Incidental detection of rhyming in silent reading

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In order to study the availability of phonological properties of a text being processed, an incidental detection of rhyming task was used. Subjects were presented • with what appeared to be two prose sentences, one of which contained six rhyming words. In Experiment 1, the subjects were asked to listen, read orally, or read silently. The rhymes were either graphemically similar or not, and the sentences were either presented in context or not. After the presentation, the subjects were questioned about whether they had noticed the rhyming. The overall percentage of subjects who noticed rhymes ranged from 6% at the worst condition to 87% at the best condition. Noticing rhymes was much poorer in silent reading. It was strongly affected by the presence of context and graphemical similarity, and this was true in all modes of presentation to the same degree. In Experiment 2, the possibility of a memory artefact was ruled out. A possible interpretation of the results is that phonological information is not highly critical for comprehending a text. The effect of graphemical similarity under auditory presentation indicates the important role of orthography in processing linguistic input of any source.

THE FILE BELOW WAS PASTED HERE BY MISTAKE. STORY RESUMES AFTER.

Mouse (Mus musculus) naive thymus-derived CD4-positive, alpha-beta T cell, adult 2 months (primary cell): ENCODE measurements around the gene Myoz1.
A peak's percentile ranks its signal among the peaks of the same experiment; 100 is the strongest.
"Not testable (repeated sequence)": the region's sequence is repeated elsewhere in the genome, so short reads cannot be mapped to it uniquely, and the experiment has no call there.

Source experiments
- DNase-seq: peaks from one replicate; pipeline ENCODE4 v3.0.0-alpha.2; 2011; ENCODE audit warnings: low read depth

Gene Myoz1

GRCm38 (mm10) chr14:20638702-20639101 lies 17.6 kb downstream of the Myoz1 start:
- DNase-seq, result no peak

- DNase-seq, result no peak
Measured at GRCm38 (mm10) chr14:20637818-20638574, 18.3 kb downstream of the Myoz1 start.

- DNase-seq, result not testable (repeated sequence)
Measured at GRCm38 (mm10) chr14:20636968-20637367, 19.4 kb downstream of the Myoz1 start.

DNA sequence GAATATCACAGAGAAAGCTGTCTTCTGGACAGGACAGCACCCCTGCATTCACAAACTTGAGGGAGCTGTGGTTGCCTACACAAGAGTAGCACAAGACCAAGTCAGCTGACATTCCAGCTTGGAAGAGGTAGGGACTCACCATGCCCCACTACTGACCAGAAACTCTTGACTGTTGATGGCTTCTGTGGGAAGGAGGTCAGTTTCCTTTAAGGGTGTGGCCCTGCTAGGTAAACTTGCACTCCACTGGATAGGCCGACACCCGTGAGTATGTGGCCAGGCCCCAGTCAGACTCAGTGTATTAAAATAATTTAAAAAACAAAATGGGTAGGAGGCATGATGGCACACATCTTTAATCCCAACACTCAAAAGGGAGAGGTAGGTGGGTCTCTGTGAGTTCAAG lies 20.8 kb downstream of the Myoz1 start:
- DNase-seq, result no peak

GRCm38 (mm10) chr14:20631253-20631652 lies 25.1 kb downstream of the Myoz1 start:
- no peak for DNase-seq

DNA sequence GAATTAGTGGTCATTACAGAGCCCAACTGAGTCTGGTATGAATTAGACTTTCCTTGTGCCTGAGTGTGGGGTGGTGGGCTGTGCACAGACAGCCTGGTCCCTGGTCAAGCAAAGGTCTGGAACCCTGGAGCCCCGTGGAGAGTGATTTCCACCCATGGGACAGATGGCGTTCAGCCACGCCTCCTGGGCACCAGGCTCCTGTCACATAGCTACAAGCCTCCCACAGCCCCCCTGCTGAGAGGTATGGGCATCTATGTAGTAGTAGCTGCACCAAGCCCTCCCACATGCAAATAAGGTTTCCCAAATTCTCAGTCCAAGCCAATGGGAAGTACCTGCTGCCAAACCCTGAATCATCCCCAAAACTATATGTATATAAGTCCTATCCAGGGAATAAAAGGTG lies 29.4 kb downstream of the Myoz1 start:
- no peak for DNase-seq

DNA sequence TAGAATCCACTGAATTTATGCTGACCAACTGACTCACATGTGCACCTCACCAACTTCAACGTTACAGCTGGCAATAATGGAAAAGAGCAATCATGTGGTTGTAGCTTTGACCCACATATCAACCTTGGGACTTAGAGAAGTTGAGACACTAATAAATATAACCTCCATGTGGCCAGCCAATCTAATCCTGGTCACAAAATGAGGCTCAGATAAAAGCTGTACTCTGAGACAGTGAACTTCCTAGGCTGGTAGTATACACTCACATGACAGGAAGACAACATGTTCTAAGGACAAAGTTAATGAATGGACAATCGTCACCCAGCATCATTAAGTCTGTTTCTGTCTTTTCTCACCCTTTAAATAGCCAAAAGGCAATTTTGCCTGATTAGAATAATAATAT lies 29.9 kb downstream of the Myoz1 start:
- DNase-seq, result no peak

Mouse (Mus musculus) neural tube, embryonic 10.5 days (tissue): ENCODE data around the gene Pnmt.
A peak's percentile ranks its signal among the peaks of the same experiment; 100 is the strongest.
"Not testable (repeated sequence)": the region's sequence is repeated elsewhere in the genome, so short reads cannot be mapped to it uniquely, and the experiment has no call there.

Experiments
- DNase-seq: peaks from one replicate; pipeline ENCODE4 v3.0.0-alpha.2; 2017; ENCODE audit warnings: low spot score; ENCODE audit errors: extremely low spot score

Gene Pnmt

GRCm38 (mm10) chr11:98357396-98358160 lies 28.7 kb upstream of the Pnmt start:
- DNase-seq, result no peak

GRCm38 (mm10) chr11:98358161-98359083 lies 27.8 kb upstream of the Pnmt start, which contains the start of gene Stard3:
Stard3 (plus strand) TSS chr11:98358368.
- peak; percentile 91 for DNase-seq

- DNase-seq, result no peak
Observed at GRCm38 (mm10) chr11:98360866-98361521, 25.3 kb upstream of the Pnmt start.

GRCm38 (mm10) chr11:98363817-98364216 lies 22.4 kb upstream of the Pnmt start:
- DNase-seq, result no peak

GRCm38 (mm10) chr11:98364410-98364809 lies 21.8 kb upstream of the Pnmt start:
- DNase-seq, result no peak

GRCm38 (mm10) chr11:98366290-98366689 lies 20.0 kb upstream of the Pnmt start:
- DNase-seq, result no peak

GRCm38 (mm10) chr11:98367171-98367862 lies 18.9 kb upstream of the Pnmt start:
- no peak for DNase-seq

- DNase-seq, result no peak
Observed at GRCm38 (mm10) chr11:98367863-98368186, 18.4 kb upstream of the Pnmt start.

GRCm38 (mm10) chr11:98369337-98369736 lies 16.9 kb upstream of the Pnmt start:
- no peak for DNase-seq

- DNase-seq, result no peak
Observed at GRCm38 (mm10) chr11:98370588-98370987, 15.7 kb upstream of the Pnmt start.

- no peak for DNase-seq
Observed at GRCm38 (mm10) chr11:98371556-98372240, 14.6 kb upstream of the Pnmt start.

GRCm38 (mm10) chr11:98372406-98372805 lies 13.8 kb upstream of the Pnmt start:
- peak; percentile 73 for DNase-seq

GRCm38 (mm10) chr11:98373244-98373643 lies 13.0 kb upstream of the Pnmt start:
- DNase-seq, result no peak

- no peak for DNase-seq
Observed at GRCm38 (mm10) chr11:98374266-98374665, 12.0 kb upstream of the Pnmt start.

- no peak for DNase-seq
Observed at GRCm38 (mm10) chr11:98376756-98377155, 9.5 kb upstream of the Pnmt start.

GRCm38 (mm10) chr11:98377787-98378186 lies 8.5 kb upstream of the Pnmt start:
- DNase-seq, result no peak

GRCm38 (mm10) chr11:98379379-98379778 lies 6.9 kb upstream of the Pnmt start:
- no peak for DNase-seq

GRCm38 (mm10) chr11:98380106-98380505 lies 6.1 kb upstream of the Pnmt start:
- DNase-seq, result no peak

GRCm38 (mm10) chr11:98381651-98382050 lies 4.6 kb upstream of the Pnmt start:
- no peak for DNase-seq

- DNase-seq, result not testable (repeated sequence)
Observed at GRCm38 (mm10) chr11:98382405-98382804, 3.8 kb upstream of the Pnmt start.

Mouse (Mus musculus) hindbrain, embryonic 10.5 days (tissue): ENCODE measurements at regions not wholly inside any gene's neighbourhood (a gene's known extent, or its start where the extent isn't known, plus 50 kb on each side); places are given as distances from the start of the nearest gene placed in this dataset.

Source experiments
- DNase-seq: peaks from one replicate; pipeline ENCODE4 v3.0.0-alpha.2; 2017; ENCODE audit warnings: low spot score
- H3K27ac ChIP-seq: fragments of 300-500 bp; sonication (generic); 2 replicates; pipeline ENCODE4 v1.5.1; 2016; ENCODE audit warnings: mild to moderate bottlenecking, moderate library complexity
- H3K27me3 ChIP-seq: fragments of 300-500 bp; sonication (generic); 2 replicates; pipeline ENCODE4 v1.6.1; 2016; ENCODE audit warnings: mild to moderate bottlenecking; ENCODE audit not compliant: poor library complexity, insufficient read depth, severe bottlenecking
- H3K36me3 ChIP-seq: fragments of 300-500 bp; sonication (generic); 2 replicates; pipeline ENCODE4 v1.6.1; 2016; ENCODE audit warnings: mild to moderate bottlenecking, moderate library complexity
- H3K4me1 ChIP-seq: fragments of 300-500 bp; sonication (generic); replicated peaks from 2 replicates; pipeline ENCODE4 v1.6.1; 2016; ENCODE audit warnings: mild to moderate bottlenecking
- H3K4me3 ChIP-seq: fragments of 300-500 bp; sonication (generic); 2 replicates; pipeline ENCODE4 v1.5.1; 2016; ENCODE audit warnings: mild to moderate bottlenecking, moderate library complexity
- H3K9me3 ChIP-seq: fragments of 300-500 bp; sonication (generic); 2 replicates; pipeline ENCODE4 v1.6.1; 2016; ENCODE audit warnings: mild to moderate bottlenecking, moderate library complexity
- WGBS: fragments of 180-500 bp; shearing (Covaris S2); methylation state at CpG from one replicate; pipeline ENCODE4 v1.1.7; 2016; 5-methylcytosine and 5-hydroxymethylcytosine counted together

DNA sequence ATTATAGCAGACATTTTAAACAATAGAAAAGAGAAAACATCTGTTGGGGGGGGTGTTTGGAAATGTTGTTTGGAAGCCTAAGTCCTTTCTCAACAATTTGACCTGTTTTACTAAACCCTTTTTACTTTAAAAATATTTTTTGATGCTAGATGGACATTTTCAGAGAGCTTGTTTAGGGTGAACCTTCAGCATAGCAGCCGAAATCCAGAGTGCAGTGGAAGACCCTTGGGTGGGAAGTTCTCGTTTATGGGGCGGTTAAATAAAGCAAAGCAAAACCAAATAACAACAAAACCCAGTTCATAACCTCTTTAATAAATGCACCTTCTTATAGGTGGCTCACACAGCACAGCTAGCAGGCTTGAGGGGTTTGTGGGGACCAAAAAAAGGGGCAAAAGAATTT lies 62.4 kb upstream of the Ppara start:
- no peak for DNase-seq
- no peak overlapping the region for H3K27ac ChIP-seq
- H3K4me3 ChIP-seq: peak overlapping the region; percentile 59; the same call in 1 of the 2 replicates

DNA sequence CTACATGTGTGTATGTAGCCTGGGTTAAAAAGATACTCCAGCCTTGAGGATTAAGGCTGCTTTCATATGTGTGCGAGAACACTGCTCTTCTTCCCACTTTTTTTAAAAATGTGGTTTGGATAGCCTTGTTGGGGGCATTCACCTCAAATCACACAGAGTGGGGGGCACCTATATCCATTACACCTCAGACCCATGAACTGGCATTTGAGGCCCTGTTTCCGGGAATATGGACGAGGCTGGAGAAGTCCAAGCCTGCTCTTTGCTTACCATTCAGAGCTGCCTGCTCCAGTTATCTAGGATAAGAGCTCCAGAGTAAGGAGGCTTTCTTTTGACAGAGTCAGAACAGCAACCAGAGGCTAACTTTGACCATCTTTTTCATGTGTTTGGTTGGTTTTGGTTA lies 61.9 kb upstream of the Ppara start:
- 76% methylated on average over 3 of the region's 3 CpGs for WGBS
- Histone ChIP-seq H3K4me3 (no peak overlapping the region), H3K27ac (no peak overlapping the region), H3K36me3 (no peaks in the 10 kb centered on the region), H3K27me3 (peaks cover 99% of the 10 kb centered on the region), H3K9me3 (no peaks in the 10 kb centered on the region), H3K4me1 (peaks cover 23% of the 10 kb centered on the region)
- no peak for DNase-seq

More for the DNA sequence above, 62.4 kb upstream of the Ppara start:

Original languageEnglish
Pages (from-to)1-18
Number of pages18
JournalEuropean Journal of Cognitive Psychology
Issue number1
StatePublished - 1 Mar 1993

Bibliographical note

Funding Information:
Requests for reprints should be addressed to David Navon, Department of Psychology, University of Haifa, Haifa, Israel. This study was supported in part by Grant no. 2505 from the U.S.-Israel Binational Science Foundation. It followed a project conducted by Nitzana Sagi as part of the requirement for her B.A. in Psychology at the University of Haifa. We are indebted to Irit Blovstein, Yael Hendel, Ilan Lukach and Liora Rimon for their help in collecting the data and to Chris Barry and several anonymous reviewers for their helpful comments.

ASJC Scopus subject areas

  • Experimental and Cognitive Psychology


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